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Organizational Leadership in the Wildland Fire Service - Chapter 1
 

Organizational Leadership in the Wildland Fire Service - Chapter 1

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    Organizational Leadership in the Wildland Fire Service - Chapter 1 Organizational Leadership in the Wildland Fire Service - Chapter 1 Document Transcript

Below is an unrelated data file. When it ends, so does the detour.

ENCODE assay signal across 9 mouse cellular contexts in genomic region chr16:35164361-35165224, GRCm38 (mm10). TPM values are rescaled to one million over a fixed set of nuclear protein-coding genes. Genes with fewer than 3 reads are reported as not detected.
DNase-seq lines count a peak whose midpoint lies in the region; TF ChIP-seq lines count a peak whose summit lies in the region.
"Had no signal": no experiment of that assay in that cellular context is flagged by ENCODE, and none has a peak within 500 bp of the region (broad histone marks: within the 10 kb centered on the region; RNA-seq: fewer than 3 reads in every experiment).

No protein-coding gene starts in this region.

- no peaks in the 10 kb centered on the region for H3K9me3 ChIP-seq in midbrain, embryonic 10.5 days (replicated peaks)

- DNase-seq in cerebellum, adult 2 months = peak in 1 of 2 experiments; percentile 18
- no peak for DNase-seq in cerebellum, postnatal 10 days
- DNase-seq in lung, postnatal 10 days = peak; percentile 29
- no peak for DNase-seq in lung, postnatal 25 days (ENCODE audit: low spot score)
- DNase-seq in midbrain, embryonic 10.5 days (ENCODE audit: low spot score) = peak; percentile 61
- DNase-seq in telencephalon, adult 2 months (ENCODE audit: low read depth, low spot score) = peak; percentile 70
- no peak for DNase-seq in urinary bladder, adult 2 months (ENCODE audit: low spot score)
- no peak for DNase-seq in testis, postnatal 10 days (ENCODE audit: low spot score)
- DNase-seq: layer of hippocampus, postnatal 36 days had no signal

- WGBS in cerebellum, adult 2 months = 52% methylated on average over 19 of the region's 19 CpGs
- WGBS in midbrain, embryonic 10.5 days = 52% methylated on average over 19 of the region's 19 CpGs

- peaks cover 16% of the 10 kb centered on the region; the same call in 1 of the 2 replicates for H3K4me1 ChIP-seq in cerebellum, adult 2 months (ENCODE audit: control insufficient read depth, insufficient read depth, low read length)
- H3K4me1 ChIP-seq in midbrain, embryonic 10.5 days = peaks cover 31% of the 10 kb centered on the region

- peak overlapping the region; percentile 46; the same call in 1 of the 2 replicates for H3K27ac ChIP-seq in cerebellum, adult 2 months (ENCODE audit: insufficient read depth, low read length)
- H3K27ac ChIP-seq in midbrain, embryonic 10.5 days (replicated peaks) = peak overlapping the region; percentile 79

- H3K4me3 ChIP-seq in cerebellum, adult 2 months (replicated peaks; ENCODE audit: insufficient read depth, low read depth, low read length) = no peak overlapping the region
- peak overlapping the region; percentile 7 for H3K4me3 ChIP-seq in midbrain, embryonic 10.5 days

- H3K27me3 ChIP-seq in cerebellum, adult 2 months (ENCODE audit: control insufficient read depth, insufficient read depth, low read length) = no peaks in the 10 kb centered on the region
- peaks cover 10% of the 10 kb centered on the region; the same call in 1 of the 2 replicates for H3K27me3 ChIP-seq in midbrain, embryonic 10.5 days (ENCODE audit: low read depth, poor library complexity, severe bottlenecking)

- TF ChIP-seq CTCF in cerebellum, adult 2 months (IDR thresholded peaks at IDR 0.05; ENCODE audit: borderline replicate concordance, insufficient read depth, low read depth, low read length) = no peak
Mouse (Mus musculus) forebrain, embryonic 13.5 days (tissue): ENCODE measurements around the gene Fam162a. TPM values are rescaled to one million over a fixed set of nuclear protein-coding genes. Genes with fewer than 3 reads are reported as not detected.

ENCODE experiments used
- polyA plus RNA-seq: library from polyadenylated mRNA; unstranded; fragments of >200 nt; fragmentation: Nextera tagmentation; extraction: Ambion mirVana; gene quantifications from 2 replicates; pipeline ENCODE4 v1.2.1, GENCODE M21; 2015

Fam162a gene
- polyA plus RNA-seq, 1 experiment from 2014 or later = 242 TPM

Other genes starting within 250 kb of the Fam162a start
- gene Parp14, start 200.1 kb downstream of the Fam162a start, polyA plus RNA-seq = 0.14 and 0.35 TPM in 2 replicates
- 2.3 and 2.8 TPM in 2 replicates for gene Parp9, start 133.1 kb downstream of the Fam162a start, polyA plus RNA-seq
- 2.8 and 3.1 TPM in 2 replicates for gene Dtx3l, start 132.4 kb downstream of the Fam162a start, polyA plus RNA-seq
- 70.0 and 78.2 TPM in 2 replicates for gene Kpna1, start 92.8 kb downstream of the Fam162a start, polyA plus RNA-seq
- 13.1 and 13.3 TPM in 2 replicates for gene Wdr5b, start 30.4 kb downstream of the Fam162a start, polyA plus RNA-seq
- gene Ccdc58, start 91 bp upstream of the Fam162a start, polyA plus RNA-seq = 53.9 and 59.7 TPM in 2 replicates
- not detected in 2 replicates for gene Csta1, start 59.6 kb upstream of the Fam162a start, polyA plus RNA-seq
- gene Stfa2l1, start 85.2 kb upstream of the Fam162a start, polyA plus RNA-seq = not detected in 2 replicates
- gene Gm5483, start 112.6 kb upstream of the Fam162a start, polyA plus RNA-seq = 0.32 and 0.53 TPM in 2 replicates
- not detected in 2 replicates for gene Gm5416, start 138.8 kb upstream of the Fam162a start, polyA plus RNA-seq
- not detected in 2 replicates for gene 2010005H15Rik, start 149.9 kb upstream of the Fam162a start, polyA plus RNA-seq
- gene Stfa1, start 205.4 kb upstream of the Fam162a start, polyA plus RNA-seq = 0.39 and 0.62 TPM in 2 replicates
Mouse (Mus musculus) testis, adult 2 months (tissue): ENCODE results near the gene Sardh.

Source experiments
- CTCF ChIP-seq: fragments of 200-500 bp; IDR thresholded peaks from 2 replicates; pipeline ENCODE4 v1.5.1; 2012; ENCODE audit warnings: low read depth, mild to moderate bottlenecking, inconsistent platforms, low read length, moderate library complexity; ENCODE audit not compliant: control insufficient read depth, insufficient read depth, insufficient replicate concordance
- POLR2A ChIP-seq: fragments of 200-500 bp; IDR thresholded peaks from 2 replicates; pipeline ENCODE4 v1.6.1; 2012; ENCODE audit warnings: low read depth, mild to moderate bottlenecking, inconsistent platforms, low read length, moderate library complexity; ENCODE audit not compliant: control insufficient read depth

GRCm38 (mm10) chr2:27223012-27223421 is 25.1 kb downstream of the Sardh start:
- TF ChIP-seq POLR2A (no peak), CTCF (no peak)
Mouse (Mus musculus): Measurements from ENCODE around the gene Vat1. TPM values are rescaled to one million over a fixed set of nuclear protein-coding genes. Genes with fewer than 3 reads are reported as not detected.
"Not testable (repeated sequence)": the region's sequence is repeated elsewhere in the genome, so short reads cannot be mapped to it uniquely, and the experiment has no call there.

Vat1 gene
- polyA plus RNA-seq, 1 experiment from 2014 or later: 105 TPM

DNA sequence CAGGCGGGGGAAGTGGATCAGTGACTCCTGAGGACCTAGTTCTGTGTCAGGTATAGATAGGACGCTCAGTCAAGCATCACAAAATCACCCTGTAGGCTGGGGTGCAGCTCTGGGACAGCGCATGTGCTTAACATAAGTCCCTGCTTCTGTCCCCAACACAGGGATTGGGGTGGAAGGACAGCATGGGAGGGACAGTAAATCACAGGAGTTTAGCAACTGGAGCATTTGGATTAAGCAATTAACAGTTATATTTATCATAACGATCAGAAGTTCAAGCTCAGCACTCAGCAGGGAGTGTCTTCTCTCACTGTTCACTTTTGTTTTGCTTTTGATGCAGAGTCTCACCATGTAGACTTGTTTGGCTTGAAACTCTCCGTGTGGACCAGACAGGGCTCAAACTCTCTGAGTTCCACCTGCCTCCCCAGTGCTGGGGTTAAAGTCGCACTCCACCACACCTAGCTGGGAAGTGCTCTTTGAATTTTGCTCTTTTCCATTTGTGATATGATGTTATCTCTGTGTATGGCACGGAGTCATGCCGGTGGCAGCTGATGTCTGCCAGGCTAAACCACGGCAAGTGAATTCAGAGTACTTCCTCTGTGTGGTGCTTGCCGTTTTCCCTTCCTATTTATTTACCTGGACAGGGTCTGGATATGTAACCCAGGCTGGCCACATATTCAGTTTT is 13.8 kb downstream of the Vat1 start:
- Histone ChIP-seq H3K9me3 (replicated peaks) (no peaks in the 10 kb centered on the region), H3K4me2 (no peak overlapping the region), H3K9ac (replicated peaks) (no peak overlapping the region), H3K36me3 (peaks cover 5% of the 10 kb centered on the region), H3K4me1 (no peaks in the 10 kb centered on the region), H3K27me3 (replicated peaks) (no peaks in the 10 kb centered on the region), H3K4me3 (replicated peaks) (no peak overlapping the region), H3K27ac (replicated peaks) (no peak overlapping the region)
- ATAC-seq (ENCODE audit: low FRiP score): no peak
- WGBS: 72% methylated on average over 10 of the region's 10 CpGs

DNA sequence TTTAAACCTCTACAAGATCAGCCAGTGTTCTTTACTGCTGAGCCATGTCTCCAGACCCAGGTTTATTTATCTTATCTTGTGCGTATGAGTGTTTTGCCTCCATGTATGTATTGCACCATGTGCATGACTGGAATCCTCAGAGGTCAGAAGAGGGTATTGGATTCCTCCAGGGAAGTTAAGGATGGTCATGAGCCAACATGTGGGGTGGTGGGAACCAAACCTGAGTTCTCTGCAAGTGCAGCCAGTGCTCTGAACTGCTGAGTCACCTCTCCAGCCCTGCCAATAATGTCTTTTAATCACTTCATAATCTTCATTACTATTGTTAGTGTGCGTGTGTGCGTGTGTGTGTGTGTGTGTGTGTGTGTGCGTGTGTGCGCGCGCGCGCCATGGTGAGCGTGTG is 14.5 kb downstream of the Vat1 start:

• Chapter 1: Organizational Leadership in the Wildland Fire Service 1 Organizational Lea d er shi p i n t he Wildland Fire Ser vice Objectives  Identify the different approaches to the study of leadership  Describe the leadership of self, others and organization model  Restate the general leadership tool discussed in the course Leadership Introduction Leadership has been the focus of great scrutiny and research for more than 60 years. Stogdill (1948) was one of the first to review the leadership research to identify traits that differentiated followers from leaders. Since then a variety of leadership theories have been proposed. In response to the almost endless number of corporate leadership publications, it is wise to consider the works of Selznick (1984), “Leadership is not equivalent to office-holding or high prestige or authority or decision-making. It is not helpful to identify leadership with whatever is done by people in high places” (p. 24). What is critical is that we systematically study leadership to identify its salient features, understand how these features affect performance and train or select individuals so that they are well equipped to lead. Today, researchers entertain a number of theoretical approaches to leadership addressing:  Traits  Skills  Styles  Situations  Contingency Theory  Path-Goal Theory